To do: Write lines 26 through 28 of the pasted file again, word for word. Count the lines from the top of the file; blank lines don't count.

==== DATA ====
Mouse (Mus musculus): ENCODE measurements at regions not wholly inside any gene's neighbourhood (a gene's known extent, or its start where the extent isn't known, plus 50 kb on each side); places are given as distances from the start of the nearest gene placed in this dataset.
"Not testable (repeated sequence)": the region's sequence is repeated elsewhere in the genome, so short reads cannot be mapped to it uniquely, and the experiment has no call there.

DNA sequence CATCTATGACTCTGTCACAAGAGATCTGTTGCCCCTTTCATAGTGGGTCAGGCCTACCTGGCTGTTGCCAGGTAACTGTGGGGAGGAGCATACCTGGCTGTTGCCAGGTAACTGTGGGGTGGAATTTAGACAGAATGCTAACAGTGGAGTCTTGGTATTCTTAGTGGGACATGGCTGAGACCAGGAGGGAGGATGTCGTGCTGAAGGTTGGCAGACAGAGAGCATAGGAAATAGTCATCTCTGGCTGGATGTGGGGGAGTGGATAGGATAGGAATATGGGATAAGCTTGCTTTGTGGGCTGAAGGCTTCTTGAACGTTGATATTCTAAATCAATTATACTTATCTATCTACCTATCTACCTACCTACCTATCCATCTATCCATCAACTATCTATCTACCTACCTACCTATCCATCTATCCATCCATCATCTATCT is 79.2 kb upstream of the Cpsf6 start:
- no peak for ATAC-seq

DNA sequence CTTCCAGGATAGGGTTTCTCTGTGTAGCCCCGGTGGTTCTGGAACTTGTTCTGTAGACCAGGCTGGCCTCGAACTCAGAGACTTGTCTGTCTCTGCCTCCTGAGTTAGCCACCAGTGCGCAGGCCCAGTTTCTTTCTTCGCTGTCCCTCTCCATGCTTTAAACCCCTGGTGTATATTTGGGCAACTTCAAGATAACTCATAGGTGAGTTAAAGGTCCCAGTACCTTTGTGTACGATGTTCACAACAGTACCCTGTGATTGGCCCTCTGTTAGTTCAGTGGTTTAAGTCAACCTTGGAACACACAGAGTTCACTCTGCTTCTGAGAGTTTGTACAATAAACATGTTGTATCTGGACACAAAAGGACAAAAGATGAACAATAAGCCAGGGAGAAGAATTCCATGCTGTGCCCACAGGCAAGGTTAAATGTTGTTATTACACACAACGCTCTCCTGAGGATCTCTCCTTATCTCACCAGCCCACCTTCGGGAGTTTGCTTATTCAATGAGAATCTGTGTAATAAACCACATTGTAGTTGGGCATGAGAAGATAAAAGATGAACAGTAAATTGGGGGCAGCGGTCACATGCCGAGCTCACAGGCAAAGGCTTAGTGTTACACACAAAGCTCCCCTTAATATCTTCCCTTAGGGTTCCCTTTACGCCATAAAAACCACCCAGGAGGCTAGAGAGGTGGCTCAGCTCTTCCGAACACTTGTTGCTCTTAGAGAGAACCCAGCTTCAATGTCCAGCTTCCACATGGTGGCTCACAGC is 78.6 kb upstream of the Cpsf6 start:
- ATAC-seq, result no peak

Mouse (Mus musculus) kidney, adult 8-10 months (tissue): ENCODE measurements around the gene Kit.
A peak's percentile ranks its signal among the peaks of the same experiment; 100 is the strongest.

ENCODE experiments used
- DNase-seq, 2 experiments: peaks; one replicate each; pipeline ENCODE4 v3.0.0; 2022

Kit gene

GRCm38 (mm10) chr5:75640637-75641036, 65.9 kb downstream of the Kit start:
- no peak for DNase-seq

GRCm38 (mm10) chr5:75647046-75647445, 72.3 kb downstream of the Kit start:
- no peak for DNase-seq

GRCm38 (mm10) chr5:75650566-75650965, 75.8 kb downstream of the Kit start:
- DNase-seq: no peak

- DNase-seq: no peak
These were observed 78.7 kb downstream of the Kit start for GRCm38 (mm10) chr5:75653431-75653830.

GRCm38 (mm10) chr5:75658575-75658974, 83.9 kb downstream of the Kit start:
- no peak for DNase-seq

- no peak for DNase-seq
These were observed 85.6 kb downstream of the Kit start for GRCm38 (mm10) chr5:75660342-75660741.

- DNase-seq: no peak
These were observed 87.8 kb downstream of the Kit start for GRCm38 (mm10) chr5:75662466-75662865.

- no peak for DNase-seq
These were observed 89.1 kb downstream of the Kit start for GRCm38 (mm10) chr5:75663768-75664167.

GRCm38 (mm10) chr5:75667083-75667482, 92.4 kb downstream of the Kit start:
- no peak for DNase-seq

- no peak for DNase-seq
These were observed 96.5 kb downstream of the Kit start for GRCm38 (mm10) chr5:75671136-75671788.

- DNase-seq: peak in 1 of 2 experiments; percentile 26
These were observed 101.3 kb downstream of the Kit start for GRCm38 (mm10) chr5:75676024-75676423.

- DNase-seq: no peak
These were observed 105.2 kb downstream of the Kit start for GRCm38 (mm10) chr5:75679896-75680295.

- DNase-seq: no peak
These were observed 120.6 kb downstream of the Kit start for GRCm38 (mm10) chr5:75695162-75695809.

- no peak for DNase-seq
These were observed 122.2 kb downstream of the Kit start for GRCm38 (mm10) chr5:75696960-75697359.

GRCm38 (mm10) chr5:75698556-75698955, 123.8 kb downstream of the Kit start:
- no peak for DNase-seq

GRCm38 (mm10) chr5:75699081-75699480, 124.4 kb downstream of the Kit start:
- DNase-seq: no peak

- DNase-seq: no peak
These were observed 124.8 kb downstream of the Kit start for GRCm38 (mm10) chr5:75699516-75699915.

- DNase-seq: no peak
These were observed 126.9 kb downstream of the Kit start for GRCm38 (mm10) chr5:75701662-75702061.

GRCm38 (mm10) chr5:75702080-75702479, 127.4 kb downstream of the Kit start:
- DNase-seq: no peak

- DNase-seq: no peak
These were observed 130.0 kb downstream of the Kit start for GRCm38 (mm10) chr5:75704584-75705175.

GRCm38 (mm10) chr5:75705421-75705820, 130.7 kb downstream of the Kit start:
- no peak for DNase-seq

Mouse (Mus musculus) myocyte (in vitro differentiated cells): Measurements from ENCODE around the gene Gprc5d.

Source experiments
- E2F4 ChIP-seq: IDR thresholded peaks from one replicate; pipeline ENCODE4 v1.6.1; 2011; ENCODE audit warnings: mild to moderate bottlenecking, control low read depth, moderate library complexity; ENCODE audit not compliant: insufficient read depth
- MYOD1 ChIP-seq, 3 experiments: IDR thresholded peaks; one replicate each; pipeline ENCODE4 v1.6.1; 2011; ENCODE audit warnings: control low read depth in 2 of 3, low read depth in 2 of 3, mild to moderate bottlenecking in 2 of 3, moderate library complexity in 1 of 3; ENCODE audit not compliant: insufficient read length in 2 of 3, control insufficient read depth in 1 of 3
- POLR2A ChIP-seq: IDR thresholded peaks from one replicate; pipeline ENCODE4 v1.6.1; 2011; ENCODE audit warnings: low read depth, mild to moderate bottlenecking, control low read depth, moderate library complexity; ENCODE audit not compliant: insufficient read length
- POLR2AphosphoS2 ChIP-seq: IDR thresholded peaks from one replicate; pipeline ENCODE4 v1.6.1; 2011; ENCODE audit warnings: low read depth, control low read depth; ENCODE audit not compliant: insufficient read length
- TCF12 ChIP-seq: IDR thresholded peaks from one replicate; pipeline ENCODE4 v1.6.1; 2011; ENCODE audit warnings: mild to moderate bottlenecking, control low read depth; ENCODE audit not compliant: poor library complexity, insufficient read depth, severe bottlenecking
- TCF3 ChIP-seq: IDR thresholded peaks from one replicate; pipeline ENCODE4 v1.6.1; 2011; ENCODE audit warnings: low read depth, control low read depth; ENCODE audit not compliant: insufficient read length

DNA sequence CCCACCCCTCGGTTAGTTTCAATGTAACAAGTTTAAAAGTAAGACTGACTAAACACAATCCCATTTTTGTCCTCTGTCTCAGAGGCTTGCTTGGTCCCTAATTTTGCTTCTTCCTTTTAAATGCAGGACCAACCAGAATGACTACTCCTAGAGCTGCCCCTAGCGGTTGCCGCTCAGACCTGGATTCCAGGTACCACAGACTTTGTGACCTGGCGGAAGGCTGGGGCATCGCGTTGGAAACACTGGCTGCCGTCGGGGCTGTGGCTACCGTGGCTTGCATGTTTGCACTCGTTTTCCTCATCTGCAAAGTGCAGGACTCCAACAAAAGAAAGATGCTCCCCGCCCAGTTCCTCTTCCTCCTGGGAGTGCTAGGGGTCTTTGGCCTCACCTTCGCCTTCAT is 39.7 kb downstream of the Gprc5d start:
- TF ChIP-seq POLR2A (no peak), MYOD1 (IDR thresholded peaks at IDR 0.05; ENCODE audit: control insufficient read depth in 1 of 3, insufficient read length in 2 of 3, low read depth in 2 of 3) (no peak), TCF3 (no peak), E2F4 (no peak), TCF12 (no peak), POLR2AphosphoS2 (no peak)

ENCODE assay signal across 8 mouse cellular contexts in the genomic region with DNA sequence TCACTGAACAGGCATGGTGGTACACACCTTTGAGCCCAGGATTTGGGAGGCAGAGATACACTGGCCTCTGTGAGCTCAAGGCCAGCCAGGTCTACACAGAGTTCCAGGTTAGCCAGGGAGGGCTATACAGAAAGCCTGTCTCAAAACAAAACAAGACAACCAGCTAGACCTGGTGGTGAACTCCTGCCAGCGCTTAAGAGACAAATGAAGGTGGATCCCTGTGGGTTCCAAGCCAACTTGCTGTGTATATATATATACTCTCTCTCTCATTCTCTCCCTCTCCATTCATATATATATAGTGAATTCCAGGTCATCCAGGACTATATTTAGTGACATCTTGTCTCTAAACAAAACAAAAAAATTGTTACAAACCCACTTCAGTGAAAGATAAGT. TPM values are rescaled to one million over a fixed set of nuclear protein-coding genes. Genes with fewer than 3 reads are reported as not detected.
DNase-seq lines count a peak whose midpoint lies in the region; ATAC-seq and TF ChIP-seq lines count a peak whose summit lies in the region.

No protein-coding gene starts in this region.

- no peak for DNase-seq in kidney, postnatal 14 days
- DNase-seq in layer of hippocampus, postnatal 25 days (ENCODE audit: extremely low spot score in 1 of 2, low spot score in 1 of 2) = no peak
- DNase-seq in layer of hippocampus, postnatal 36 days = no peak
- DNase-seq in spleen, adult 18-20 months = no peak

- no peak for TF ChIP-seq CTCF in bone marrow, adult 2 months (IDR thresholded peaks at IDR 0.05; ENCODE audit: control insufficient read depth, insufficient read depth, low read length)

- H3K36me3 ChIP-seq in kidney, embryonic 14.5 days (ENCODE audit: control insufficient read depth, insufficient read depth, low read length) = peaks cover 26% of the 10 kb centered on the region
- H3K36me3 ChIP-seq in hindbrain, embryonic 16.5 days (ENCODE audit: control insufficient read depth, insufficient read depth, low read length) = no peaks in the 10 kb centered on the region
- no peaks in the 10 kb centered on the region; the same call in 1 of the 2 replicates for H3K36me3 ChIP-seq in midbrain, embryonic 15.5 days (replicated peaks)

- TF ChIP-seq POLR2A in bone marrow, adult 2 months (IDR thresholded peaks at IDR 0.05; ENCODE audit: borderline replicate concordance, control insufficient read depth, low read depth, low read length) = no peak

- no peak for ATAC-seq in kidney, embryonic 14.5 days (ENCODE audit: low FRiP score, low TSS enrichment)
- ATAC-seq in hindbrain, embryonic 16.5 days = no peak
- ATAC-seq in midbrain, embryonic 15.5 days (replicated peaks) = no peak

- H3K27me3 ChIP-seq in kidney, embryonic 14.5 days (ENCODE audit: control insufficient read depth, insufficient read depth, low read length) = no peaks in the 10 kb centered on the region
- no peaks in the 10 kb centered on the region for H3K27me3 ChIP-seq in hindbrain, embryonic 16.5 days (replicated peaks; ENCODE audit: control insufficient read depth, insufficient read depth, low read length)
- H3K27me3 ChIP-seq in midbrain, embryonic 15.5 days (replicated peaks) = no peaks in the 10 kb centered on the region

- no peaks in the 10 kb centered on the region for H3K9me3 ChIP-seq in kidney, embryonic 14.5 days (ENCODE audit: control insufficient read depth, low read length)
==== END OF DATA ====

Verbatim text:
- no peak for DNase-seq
These were observed 89.1 kb downstream of the Kit start for GRCm38 (mm10) chr5:75663768-75664167.

GRCm38 (mm10) chr5:75667083-75667482, 92.4 kb downstream of the Kit start: